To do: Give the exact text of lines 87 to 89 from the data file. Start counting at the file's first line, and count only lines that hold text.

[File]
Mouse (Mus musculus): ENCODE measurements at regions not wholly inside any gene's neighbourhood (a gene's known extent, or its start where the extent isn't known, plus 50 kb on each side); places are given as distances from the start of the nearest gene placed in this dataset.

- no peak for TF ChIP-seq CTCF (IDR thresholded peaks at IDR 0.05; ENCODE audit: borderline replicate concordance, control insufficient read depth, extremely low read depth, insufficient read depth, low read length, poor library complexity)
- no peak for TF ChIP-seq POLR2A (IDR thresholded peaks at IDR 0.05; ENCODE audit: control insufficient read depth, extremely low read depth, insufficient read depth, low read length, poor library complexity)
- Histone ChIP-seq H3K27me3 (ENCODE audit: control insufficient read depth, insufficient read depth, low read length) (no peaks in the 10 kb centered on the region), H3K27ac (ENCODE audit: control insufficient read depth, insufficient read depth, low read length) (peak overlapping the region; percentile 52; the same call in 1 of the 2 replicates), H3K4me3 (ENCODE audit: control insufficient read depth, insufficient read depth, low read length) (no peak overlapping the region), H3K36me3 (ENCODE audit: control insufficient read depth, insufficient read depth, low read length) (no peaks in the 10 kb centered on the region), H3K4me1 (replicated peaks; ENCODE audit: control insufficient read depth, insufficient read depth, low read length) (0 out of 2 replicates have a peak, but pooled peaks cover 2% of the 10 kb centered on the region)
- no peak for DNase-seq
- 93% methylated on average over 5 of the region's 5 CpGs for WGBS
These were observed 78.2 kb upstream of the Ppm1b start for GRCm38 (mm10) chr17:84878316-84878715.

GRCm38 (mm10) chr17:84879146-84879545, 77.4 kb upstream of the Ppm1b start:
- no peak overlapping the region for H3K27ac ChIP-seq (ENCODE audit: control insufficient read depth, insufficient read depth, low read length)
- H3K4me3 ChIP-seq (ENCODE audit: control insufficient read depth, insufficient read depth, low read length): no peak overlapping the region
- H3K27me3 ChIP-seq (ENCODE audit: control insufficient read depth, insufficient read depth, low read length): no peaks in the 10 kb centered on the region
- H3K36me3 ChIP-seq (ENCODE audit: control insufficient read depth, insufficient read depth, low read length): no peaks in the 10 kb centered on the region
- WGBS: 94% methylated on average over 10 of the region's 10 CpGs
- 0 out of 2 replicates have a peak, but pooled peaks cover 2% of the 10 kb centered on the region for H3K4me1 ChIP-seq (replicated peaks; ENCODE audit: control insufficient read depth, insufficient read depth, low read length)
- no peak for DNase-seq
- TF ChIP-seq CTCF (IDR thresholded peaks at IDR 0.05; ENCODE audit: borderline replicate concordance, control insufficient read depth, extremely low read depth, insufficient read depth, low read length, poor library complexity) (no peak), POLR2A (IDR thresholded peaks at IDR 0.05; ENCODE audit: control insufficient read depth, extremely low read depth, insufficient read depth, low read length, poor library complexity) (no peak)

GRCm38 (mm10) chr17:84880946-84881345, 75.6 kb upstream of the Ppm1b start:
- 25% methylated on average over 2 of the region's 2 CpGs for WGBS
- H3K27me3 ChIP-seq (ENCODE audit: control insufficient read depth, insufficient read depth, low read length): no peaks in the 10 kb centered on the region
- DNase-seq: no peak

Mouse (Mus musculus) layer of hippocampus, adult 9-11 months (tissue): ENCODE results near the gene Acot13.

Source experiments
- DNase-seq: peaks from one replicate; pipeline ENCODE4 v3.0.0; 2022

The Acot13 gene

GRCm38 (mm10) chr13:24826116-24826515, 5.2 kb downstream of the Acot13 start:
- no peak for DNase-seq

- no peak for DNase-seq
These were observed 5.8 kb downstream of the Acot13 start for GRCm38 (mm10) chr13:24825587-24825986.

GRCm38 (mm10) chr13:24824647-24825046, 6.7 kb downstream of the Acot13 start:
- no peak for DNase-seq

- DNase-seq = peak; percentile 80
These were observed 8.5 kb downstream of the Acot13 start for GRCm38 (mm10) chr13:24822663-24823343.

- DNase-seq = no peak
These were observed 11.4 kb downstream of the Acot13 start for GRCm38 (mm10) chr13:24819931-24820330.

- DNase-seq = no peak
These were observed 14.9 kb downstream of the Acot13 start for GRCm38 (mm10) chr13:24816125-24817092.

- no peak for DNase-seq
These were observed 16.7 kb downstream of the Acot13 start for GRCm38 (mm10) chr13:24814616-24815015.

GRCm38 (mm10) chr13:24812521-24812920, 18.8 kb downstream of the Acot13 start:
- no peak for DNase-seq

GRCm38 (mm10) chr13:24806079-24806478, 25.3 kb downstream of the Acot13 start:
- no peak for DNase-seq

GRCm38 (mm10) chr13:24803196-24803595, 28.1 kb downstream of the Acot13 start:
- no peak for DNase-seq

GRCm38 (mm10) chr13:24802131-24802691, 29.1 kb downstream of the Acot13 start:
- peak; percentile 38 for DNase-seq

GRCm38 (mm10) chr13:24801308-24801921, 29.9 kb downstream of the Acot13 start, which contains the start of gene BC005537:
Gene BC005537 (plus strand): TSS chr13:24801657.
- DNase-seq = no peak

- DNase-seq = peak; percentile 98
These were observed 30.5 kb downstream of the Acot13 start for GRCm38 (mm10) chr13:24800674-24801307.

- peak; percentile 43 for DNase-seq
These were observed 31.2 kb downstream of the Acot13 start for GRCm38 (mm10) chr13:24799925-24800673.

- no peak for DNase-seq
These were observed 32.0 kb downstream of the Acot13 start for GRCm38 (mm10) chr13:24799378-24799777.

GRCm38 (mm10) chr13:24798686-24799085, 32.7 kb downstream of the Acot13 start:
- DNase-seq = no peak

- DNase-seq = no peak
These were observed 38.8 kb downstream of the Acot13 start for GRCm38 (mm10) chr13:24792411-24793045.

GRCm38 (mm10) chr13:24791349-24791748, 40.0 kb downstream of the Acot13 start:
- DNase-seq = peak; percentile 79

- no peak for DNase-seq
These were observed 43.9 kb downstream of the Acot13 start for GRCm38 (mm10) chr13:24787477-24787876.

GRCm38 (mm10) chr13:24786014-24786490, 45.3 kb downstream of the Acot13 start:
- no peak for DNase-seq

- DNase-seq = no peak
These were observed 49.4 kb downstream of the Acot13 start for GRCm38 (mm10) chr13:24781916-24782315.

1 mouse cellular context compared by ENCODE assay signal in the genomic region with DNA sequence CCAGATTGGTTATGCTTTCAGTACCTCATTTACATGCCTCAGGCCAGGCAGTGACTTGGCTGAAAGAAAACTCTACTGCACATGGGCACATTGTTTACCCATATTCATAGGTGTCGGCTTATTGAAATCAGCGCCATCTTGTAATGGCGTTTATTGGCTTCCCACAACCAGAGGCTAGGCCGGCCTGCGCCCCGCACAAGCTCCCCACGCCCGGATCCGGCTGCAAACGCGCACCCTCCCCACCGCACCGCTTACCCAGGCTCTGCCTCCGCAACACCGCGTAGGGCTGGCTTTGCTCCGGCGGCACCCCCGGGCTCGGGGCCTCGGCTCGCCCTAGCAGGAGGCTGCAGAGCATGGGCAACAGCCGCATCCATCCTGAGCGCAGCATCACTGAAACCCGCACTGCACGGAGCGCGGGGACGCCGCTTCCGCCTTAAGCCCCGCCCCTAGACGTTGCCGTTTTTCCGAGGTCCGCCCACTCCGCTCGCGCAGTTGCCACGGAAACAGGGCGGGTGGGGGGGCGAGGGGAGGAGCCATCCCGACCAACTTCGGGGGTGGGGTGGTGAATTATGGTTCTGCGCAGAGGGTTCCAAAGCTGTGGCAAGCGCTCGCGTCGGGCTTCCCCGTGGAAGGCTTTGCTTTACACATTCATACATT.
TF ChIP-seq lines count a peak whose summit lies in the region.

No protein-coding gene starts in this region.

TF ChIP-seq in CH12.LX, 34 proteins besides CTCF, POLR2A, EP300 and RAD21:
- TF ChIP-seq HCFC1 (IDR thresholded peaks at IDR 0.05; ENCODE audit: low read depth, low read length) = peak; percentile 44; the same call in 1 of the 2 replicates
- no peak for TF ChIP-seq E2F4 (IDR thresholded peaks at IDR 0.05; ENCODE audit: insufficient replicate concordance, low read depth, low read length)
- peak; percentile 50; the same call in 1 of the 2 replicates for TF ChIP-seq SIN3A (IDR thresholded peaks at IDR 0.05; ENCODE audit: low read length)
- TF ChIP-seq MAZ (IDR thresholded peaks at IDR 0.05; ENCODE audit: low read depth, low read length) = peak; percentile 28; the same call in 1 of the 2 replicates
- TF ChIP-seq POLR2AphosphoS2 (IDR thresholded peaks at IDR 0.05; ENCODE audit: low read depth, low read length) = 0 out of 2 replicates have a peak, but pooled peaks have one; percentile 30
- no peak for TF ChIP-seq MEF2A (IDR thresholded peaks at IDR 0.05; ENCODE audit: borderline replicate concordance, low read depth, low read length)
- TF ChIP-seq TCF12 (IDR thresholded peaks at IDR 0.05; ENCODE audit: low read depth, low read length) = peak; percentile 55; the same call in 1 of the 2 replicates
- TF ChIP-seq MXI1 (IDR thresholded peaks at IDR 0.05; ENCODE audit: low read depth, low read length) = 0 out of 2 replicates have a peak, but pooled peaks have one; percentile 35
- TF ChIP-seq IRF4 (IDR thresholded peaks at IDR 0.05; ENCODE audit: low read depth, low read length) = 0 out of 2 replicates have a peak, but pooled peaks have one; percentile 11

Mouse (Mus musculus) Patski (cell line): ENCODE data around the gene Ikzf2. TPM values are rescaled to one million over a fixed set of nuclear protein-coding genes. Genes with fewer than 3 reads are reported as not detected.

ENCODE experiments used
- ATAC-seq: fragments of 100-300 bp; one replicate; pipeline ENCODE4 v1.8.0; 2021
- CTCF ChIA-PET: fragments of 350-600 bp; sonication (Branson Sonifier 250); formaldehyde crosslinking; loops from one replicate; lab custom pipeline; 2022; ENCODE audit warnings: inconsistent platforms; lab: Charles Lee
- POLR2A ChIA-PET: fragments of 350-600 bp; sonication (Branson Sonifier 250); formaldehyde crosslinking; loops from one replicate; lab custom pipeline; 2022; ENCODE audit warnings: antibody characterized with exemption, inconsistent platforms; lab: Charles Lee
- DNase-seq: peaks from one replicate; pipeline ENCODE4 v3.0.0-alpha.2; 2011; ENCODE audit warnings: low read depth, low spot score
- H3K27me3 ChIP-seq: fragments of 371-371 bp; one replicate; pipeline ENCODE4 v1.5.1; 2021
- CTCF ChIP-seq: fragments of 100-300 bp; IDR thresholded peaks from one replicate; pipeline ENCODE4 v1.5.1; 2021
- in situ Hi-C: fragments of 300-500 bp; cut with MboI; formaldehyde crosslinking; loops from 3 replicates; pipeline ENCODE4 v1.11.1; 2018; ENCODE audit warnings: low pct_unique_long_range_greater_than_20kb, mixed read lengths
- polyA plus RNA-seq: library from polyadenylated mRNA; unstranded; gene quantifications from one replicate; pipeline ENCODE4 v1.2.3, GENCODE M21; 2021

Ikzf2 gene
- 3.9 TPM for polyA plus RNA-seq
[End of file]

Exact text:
- H3K27me3 ChIP-seq: fragments of 371-371 bp; one replicate; pipeline ENCODE4 v1.5.1; 2021
- CTCF ChIP-seq: fragments of 100-300 bp; IDR thresholded peaks from one replicate; pipeline ENCODE4 v1.5.1; 2021
- in situ Hi-C: fragments of 300-500 bp; cut with MboI; formaldehyde crosslinking; loops from 3 replicates; pipeline ENCODE4 v1.11.1; 2018; ENCODE audit warnings: low pct_unique_long_range_greater_than_20kb, mixed read lengths